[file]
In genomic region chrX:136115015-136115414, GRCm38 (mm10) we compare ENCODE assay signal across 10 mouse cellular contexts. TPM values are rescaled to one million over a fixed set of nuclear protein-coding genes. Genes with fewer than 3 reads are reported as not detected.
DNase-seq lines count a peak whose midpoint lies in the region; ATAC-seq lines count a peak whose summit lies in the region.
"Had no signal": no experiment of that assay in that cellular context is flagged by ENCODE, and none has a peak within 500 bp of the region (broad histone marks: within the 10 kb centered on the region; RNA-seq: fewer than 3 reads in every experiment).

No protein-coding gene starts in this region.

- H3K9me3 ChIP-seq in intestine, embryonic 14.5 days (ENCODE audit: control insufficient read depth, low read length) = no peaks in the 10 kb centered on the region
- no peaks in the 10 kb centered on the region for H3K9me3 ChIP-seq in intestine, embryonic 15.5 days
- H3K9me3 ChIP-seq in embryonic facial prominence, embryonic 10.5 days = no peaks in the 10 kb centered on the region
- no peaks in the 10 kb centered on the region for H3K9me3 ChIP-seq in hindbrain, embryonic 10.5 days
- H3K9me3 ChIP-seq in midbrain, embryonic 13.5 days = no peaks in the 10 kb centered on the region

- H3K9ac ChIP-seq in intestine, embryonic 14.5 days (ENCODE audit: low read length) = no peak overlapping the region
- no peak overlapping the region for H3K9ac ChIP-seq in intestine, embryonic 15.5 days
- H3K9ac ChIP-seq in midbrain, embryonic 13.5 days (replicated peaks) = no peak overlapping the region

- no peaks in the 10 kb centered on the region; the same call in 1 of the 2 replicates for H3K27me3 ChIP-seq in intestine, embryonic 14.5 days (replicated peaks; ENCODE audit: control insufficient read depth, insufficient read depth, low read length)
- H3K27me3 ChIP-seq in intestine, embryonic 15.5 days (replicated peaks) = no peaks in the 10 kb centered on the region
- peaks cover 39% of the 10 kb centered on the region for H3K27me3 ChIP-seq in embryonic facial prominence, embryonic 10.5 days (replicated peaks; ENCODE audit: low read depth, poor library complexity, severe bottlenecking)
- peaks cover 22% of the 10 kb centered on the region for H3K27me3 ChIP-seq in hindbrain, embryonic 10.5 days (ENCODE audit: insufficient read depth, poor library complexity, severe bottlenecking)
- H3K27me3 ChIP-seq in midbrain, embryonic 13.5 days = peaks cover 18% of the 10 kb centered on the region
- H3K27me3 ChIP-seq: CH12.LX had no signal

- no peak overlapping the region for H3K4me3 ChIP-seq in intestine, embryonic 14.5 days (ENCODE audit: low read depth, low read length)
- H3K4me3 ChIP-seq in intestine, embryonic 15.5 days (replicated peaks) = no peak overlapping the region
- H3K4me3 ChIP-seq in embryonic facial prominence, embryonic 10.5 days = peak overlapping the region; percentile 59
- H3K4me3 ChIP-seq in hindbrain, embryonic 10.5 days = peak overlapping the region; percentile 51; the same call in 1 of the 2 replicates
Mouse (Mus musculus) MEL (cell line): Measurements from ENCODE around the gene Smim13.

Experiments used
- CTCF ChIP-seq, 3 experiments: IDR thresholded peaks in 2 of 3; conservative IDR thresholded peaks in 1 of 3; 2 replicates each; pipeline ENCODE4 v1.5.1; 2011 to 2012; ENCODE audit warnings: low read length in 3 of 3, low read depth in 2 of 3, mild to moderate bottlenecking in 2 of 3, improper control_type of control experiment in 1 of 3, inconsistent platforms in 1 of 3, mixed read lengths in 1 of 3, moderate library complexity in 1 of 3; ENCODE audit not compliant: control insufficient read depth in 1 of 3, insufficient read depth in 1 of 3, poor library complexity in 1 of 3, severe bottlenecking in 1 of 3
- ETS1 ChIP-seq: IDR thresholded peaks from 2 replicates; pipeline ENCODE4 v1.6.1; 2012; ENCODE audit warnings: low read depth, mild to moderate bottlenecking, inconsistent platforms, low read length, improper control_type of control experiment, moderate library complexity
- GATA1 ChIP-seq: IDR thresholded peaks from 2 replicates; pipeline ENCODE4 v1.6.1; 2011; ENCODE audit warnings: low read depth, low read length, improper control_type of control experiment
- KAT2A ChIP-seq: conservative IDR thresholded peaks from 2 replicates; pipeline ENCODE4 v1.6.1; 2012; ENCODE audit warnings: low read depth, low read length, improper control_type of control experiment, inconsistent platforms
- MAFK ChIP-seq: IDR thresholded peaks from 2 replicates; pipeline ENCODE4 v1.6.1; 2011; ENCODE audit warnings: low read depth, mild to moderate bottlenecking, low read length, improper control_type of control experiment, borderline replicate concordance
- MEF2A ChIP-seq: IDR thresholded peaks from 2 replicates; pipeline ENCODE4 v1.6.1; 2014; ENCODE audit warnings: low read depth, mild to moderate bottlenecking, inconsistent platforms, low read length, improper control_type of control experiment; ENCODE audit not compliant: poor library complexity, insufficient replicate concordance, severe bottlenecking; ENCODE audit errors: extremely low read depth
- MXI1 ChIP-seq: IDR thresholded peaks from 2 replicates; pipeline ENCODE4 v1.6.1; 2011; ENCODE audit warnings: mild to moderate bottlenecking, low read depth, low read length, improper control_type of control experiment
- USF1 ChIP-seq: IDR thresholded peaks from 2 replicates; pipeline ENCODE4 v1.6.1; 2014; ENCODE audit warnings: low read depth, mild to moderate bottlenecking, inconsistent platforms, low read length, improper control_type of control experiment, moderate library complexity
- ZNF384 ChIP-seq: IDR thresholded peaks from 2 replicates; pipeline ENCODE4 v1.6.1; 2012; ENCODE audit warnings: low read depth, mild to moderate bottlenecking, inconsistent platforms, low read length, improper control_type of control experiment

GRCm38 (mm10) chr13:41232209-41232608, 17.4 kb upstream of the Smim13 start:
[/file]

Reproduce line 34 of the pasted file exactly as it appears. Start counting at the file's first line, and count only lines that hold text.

GRCm38 (mm10) chr13:41232209-41232608, 17.4 kb upstream of the Smim13 start: